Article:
9 Enchant Up
If your wife asks you to do something, drop everything else and enchant up.
If your boss asks you to create a PowerPoint, show up in 2 hours with a prototyped version to ask if you are on the right track. The faster you come back with a prototype, the longer you have to fix and make everything perfect.
10 Enchant Down
In the book Drive, Daniel Pink educates readers on how a MAP can enable employee enchantment. With MAP, you let employees…
- Master – Master new skills
- Autonomy – Work Autonomously and independently. The organization empowers action; it trusts employees to do the work without micro-management.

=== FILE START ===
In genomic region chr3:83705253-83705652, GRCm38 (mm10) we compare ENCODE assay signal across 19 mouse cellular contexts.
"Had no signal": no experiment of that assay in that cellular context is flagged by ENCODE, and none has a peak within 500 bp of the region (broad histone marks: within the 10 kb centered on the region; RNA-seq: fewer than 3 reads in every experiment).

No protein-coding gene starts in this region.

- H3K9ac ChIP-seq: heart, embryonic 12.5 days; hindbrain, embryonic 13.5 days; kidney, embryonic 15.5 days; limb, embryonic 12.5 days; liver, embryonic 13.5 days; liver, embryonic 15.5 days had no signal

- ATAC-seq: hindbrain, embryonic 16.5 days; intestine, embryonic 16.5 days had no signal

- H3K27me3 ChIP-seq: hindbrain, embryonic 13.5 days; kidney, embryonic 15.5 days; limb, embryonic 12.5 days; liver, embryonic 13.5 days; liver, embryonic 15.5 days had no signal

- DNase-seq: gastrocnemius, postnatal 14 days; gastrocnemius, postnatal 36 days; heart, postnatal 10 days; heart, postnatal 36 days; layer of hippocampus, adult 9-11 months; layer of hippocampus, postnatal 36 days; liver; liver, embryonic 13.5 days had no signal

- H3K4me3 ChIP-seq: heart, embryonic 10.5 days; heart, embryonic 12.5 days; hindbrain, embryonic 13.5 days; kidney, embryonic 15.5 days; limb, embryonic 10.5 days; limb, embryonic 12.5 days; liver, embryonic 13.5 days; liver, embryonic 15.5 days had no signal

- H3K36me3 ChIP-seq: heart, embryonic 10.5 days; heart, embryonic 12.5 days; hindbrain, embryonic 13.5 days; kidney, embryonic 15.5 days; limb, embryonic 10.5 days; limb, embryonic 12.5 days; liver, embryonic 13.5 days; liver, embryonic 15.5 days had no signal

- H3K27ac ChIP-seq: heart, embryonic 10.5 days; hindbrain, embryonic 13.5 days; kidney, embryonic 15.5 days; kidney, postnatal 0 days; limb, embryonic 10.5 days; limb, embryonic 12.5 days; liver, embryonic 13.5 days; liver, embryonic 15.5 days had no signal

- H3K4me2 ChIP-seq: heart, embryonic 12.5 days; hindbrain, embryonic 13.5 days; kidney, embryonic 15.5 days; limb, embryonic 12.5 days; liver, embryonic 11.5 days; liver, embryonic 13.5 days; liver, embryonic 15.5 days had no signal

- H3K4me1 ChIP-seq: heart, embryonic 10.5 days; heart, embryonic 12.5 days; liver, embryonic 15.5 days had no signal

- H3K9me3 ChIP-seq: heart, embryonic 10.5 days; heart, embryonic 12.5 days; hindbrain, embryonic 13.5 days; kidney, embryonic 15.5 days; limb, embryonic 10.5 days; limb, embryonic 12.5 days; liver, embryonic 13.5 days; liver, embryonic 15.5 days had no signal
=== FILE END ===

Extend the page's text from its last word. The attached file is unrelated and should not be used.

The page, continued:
- Purpose – Work towards a higher purpose. The organization has higher level goals than simply making a buck – it seeks to empower people and allow them to realize their dreams.
Guy’s 10-step guide to enchantment provides the concepts that can enable any organization to improve the way they engage their customers. It provides employees tools to create a more collaborative and meaningful work culture, and it provides people a way to better engage with one another in all aspects of life.
Andy is a consultant with over 16 years of experience in professional services and systems integration who specializes in planning and implementing customer-centric, multi-channel solutions that increase customer satisfaction, decrease cost, and increase revenue throughout the customer journey. He’s an expert in customer experience and contact center strategies, processes, and technologies.